US NY Coronavirus: Live Updates

23:46  24 march  2020
23:46  24 march  2020 Source:   nytimes.com

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New York’s virus case count is doubling every three days.

a person walking down a street: Shoppers near Atlantic Terminal Mall in Brooklyn on Tuesday. © Demetrius Freeman for The New York Times Shoppers near Atlantic Terminal Mall in Brooklyn on Tuesday.

Coronavirus is accelerating its spread in New York, with potentially disastrous consequences, Gov. Andrew M. Cuomo said in a briefing on Tuesday in which he criticized the federal government’s response as woefully insufficient.

The case count is doubling every three days, and the peak of infection in New York could come as soon as two to three weeks, Mr. Cuomo said, outrunning earlier projections and threatening to put even greater strain on the health care system than officials had feared.

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a bus that is parked on the side of a building: A commuter in Brooklyn early Tuesday. © Sarah Blesener for The New York Times A commuter in Brooklyn early Tuesday.

“We haven’t flattened the curve. And the curve is actually increasing,” Mr. Cuomo said. “The apex is higher than we thought and the apex is sooner than we thought. That is a bad combination of facts.”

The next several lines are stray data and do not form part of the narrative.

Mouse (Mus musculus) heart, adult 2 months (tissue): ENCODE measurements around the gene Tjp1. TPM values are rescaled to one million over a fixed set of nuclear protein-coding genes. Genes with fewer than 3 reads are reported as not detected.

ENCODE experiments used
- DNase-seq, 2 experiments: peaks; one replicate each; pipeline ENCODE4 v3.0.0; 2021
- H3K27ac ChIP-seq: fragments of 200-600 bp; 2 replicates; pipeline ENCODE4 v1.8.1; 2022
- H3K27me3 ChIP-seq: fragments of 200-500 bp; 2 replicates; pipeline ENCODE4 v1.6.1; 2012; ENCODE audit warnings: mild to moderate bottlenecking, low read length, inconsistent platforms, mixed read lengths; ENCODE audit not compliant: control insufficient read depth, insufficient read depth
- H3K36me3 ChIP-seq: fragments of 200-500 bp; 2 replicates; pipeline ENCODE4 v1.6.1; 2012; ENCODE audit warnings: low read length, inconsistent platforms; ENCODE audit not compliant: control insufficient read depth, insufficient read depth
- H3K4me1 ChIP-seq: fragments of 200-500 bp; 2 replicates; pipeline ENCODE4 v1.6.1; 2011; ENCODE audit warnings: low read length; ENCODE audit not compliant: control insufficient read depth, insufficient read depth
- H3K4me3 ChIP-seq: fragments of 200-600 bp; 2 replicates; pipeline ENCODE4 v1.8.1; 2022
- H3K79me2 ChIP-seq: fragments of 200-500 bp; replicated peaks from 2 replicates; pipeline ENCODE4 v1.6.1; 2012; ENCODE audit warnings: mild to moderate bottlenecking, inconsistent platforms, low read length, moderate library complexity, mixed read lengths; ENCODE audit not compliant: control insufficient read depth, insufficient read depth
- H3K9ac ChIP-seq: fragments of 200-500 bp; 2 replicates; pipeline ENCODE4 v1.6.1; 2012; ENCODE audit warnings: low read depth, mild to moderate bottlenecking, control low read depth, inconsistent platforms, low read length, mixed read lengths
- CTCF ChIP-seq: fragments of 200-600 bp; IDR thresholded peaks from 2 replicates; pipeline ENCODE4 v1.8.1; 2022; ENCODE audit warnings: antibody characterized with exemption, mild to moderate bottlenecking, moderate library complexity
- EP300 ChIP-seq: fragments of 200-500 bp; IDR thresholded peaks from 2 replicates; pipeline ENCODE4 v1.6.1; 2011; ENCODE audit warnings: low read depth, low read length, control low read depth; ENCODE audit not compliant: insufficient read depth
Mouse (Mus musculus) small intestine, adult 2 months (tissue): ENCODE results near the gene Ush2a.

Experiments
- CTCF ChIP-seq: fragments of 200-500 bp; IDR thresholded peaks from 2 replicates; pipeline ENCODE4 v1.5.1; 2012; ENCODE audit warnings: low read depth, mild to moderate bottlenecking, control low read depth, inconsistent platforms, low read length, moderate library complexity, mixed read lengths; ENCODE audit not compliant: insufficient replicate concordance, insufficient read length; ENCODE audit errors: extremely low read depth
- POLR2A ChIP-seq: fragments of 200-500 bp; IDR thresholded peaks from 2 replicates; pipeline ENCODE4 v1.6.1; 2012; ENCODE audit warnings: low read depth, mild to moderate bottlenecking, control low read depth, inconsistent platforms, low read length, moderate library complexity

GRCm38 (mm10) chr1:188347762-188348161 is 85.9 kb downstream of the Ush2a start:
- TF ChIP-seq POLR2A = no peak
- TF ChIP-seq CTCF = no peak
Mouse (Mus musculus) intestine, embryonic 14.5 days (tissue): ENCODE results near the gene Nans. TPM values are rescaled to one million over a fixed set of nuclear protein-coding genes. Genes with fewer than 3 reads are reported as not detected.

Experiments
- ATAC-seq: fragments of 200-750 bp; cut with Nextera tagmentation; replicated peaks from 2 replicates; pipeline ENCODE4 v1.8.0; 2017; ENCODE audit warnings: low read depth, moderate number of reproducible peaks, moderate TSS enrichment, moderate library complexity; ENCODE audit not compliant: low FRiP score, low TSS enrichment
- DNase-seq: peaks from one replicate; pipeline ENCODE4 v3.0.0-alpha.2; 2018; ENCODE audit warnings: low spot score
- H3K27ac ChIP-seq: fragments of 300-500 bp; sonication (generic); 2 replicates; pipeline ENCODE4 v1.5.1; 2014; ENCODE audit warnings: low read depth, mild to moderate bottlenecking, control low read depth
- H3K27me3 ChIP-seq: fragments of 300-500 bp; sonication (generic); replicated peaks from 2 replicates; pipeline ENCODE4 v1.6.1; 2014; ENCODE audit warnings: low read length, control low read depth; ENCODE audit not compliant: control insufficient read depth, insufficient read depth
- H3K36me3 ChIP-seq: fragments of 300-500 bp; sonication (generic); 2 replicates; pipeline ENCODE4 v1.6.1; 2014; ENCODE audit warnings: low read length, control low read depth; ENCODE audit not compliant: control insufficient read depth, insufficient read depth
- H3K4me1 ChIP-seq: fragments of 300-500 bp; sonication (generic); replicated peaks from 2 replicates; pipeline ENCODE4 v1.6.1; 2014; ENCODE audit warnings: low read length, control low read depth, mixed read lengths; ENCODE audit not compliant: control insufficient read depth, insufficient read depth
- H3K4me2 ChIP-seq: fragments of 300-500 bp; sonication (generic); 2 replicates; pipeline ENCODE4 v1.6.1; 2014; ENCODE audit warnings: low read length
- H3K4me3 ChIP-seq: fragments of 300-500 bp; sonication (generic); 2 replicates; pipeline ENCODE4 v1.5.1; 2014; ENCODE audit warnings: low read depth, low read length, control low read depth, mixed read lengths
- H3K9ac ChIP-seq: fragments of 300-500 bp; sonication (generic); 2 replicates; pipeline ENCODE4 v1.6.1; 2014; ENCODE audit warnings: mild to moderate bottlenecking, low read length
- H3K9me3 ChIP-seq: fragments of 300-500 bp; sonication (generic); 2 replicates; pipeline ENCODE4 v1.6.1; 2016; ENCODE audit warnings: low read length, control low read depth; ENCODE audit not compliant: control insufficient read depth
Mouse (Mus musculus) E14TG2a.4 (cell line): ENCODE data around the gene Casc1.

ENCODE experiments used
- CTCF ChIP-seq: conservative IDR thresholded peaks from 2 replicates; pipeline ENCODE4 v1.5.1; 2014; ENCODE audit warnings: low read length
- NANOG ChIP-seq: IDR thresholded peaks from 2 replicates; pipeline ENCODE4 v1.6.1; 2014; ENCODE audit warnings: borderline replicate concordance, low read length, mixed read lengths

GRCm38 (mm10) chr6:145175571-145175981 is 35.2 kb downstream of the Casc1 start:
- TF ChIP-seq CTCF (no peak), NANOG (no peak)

Mr. Cuomo, who last week adopted a friendlier tone toward President Trump, chastised the federal government, which has so far sent 400 ventilators to New York City.

“You want a pat on the back for sending 400 ventilators,” Mr. Cuomo said. “What are we going to do with 400 ventilators when we need 30,000 ventilators? You’re missing the magnitude of the problem, and the problem is defined by the magnitude.”

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Shortly after Mr. Cuomo’s comments, Vice President Mike Pence said on Fox News that the federal government had shipped 2,000 ventilators to New York on Tuesday and would send 2,000 more on Wednesday.

Mayor Bill de Blasio said later that half those ventilators would be sent to New York City.

Mr. Cuomo, speaking at the Javits Center in Manhattan, a convention complex that the Army Corps of Engineers is turning into a 1,000-bed emergency hospital, said that the state now projects a need of up to 140,000 hospital beds to house virus patients, up from the 110,000 projected a few days ago. As of now, only 53,000 are available.